The Victorian Government has announced plans to introduce a mandatory kilojoule labelling scheme, with new laws requiring fast food outlets to display kilojoule (kJ) contents on their menus.
The new laws will require fast-food chains with at least 20 Victorian outlets (or 50 or more outlets nationally) and large supermarkets to display kilojoule contents of all food and drink on menus, menu boards, price tags and online menus. The scheme is the latest in the continuing nationwide push to tackle Australia’s rising obesity rates, and recent findings that two thirds of Victorians are overweight or obese.
Similar legislation has already been implemented in New South Wales, South Australia, and the Australian Capital Territory, and was recently agreed to by the Queensland Parliament. A recent evaluation of labelling laws in New South Wales found that energy content of food being purchased reduced by about 15 per cent.
The legislation is to be introduced in the coming months, and the laws are due to apply from mid-2017. However, laws in other states have applied to ‘standard food outlets’ (20 outlets in the state/territory, 50 nationally) which sell standard food items. In New South Wales, a ‘standard food item’ is a ready-to-eat, non pre-packaged food item, sold in servings standardised for portion and content, and listed on a menu with a price tag.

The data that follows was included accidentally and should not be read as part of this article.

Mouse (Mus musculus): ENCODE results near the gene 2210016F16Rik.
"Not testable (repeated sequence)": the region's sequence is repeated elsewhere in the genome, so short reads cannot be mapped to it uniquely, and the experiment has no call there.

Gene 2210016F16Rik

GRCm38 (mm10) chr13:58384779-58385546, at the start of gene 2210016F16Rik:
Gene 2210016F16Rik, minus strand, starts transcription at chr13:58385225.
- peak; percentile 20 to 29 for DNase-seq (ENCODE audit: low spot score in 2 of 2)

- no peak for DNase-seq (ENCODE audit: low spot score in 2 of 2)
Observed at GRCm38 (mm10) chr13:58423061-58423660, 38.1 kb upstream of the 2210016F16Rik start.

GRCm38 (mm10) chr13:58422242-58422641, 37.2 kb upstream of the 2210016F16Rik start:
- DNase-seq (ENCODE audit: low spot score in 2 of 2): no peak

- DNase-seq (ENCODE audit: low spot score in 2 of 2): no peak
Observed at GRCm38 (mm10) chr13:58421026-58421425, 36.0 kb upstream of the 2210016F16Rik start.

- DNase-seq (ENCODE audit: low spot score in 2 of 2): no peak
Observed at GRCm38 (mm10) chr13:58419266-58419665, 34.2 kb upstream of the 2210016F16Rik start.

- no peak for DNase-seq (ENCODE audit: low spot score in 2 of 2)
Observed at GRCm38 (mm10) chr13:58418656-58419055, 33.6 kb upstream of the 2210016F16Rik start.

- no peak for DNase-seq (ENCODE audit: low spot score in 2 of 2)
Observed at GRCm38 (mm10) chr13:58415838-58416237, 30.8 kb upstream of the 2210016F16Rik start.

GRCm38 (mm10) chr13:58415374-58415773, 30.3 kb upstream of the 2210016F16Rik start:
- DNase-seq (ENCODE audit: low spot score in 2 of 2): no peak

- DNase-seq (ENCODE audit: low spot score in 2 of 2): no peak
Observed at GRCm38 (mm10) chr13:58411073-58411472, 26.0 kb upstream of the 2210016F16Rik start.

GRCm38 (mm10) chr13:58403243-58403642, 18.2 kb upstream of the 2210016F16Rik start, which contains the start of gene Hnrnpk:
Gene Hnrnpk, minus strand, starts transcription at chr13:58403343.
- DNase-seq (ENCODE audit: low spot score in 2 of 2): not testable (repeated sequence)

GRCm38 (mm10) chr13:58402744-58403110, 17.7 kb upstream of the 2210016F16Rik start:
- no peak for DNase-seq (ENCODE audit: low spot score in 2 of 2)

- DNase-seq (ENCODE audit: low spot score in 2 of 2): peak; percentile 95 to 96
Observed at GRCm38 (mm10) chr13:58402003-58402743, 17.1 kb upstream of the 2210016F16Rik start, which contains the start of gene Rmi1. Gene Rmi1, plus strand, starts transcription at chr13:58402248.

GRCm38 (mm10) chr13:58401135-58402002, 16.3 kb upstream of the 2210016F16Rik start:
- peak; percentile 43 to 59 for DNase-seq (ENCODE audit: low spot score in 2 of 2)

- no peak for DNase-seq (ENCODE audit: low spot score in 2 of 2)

Additionally, laws in other states where the scheme is in place have required food businesses to:
- Disclose the kilojoule content of each standard food item on all menus (this includes electronic or printed menus, posters, leaflets and websites);
- Also legibly display on each menu and display cabinet the statement ‘The average adult daily energy intake is 8,700kJ’;
- Have the kilojoule information adjacent or in close proximity to the name/price of the item, in the same font and size as the price (at minimum).
The scheme is likely to affect traditional fast food chains, in addition to café and coffee chains, juice bars and the like. However businesses that are exempt under the NSW Act are convenience stores, service stations, catering businesses, restaurants with no takeaway services and health care facilities selling retail food.
How businesses can prepare
Although the Victorian laws are not due to apply until mid-2017, and businesses will have 12 months to comply, it is recommended to prepare well in advance of commencement. Businesses with operations in Victoria will need to start looking at the changes that are required across their various forms of advertising and promotional material, and prepare for potentially substantial costs. Designing, updating and installing new menu boards can take a significant amount of time, in addition to updating websites, pamphlets, and developing kilojoule counts for all menu items.
Businesses looking to expand over the coming years should also consider implementing these changes early before they come within the ambit of the scheme, in order to not be burdened with significant costs later.
This article was written by Luke Dale, Partner.